Again, in the Revelation, we find the New Testament Churches described as lamps, among which their Lord habitually walks. And no sooner have the seven churches on earth been warned and cheered, than we are shown before the throne of God seven torches (burning by their own incandescence—vide Trench, N. T. Synonyms, p. 162), which are the seven spirits of God, answering to His seven light-bearers upon the earth (Rev. iv. 5).

Lastly, the perfect and mystic number, seven, declares that the light of the Church, shining in a dark place, ought to be full and clear, no imperfect presentation of the truth: “they shall light the lamps, to give light over against it.”

Because this lamp shines with the light of the Church, exhibiting the graces of her Lord, therefore a special command is addressed to the people, besides the call for contributions to the work in general, that they shall bring pure olive oil, not obtained by heat[385] and pressure, but simply beaten, and therefore of the best quality, to feed its flame.

It is to burn, as the Church ought to shine in all darkness of the conscience or the heart of man, from evening to morning for ever. And the care of the ministers of God is to be the continual tending of this blessed and sacred flame.


xxv. 9, 40.

Twice over (vers. 9, 40, and cf. xxvi. 30, xxvii. 8, etc.) Moses was reminded to be careful to make all things after the pattern shown him in the mount. And these words have sometimes been so strained as to convey the meaning that there really exists in heaven a tabernacle and its furniture, the grand original from which the Mosaic copy was derived.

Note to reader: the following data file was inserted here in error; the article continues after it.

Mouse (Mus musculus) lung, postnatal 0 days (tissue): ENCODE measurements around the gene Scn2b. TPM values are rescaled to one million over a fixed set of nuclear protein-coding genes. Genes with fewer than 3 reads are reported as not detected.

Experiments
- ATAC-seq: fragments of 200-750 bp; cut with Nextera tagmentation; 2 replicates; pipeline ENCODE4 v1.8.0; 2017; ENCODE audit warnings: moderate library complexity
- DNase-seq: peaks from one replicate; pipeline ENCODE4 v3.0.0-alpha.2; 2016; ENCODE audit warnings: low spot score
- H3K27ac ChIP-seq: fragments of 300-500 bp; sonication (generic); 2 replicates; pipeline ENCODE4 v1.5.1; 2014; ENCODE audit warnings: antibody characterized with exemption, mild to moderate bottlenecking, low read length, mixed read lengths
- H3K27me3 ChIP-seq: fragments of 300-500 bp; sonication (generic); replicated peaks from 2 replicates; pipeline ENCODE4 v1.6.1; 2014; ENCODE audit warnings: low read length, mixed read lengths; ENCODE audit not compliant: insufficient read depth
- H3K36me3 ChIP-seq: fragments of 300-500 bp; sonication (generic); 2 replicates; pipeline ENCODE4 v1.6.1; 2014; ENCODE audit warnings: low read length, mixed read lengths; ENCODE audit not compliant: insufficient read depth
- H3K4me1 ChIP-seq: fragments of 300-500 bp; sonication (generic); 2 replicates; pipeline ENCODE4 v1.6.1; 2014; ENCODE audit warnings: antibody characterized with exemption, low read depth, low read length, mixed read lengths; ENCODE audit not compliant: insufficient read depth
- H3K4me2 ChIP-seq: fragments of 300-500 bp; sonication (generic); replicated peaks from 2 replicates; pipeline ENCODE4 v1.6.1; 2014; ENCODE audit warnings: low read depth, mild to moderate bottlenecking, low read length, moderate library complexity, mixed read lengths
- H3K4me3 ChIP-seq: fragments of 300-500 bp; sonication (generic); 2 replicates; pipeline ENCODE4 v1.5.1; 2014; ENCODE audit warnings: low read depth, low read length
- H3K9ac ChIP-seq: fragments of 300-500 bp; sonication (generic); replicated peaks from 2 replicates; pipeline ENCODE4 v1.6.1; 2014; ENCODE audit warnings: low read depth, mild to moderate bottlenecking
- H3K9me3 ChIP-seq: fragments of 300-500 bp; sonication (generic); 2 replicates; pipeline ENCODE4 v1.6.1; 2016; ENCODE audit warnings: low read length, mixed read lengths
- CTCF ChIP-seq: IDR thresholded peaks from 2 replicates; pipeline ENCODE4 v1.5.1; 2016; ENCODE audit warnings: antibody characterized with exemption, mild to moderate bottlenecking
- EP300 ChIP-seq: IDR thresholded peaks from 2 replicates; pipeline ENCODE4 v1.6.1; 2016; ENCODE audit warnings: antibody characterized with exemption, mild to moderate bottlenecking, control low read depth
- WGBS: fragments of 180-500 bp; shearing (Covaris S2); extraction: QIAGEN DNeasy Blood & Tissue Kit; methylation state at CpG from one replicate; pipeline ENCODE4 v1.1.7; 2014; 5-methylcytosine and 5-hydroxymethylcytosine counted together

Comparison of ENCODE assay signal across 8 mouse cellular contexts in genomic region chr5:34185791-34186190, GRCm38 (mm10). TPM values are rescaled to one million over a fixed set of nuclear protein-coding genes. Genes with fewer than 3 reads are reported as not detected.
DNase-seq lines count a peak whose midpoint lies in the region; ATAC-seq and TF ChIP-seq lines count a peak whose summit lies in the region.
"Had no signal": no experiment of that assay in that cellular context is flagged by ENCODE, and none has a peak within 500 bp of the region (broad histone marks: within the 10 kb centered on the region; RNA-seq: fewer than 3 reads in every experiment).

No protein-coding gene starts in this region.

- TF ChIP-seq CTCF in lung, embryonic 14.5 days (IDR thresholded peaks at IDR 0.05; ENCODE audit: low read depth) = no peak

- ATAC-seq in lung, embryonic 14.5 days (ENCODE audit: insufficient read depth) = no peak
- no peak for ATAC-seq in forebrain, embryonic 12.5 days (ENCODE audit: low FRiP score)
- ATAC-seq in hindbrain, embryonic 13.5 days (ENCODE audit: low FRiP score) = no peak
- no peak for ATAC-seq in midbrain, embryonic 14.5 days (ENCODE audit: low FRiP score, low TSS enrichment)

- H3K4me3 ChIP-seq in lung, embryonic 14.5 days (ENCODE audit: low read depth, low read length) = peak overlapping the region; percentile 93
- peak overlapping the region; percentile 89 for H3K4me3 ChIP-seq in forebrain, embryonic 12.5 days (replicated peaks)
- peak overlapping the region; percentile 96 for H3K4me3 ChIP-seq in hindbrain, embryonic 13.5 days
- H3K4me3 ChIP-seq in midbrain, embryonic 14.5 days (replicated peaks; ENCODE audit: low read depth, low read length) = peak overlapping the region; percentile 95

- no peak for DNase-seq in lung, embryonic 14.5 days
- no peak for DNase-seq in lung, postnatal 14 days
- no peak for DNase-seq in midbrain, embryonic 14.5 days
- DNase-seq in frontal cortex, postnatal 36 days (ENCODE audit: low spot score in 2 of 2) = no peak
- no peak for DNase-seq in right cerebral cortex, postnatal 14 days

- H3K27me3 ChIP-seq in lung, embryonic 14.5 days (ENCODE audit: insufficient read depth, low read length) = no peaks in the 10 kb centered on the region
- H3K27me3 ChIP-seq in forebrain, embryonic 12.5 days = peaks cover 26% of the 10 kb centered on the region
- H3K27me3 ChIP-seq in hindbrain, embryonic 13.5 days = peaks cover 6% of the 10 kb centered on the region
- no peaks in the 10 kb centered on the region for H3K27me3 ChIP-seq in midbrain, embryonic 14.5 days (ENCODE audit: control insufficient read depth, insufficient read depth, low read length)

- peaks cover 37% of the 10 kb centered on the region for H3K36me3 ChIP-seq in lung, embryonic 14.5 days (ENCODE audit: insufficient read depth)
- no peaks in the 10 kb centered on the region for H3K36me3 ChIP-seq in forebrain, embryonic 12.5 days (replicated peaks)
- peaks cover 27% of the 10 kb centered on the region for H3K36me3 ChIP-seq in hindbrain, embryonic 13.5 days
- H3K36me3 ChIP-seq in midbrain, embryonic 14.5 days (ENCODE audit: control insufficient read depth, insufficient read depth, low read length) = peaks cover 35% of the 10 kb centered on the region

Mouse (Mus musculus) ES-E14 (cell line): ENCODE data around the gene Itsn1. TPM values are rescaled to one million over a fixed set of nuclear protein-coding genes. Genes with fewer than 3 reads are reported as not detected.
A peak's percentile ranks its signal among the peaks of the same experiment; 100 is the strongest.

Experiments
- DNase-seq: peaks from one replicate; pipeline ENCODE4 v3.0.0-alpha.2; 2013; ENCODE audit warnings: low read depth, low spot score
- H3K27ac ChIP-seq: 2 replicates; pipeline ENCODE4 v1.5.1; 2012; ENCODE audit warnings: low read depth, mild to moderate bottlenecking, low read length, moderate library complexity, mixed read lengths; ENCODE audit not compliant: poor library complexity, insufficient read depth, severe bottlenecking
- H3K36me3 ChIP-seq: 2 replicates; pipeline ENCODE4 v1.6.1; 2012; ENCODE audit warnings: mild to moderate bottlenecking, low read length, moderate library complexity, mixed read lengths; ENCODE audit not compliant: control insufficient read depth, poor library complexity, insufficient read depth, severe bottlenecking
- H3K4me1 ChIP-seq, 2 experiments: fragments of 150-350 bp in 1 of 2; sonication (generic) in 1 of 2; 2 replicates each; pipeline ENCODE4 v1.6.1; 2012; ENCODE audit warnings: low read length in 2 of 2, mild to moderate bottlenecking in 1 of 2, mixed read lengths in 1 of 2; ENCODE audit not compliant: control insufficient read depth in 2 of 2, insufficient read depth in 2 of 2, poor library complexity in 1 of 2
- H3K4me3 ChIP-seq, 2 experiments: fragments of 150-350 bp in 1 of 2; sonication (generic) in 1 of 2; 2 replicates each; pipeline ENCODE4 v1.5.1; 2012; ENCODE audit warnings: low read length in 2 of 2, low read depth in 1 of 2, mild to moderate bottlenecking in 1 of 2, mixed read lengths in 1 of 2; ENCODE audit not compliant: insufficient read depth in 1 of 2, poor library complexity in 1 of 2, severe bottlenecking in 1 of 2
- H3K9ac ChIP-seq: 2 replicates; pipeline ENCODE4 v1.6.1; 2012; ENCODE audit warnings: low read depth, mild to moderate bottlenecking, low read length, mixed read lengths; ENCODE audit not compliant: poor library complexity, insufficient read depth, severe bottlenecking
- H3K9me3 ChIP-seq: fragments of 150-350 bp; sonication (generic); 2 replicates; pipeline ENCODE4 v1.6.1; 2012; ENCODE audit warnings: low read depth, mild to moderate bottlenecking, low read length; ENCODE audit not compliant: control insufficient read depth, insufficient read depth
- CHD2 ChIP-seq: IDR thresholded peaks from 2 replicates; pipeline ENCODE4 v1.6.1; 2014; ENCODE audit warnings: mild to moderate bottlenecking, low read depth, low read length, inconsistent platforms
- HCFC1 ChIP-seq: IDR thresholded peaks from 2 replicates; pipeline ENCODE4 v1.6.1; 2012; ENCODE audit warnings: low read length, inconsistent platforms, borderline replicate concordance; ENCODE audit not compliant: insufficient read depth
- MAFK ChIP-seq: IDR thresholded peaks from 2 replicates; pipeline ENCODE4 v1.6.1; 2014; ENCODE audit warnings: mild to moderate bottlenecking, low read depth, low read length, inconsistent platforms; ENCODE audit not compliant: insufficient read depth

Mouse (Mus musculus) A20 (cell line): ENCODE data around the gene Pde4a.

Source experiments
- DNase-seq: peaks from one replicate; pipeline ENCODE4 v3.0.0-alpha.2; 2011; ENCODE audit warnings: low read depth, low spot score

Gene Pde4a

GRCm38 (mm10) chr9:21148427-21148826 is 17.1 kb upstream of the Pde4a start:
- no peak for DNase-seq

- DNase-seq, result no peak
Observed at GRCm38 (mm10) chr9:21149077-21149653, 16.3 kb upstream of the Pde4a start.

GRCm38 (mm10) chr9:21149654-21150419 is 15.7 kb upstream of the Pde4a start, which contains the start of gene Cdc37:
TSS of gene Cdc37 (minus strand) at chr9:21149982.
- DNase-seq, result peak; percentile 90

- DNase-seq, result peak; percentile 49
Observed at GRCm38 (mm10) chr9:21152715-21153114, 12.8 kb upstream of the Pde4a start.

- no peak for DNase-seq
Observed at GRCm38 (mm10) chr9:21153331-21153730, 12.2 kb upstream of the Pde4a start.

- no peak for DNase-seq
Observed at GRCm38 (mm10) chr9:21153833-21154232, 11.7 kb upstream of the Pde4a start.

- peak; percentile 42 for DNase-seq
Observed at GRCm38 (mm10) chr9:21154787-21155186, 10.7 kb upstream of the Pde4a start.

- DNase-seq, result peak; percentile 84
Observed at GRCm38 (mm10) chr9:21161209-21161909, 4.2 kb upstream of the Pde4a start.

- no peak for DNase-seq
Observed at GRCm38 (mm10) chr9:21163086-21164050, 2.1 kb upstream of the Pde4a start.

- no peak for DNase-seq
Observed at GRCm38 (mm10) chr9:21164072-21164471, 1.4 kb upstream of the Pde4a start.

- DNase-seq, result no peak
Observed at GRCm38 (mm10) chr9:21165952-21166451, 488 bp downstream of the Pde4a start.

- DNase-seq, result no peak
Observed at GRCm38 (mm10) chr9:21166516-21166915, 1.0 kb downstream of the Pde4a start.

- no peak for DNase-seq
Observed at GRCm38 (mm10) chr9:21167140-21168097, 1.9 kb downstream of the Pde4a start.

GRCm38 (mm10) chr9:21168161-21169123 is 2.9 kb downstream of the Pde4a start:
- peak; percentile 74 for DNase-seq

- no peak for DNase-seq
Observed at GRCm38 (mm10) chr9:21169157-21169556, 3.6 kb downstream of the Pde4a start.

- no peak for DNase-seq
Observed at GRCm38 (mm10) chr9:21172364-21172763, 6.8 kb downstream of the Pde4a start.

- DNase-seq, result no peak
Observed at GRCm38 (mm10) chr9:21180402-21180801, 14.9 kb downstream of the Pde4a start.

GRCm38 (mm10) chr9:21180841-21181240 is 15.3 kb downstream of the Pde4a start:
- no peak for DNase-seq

That is plainly not what the Epistle to the Hebrews understands (Heb. viii. 5). For it urges this admonition as a proof that the old dispensation was a shadow of ours, in which Christ enters into heaven itself, and our consciences are cleansed from dead works to serve the living God. The citation is bound indissolubly with all the demonstration which follows it.

We are not, then, to think of a heavenly tabernacle, exhibited to the material senses of Moses, with which all the details of his own work must be identical.

Rather we are to conceive of an inspiration, an ideal, a vision of spiritual truths, to which all this work in gold and acacia-wood should correspond. It was thus that Socrates told Glaucon, incredulous of his republic, that in heaven there is laid up a pattern, for him that wishes to behold it. Nothing short of this[386] would satisfy the inspired application of the words in the Epistle to the Hebrews, where the readers, who were Jewish converts, are asked to recognise in this verse evidence that the light of the new dispensation illuminated the institutions of the old.

Without this pervading sentiment, the most elaborate specifications of weight and measurement, of cup and pomegranate and flower, could never have produced the required effect. An ideal there was, a divinely designed suggestiveness, which must be always present to his superintending vigilance, as once it shone upon his soul in sacred vision or trance; a suggestiveness which might possibly be lost amid correct elaborations, like the soul of a poem or a song, evaporating through a rendering which is correct enough, yet in which the spirit, even if that alone, has been forgotten.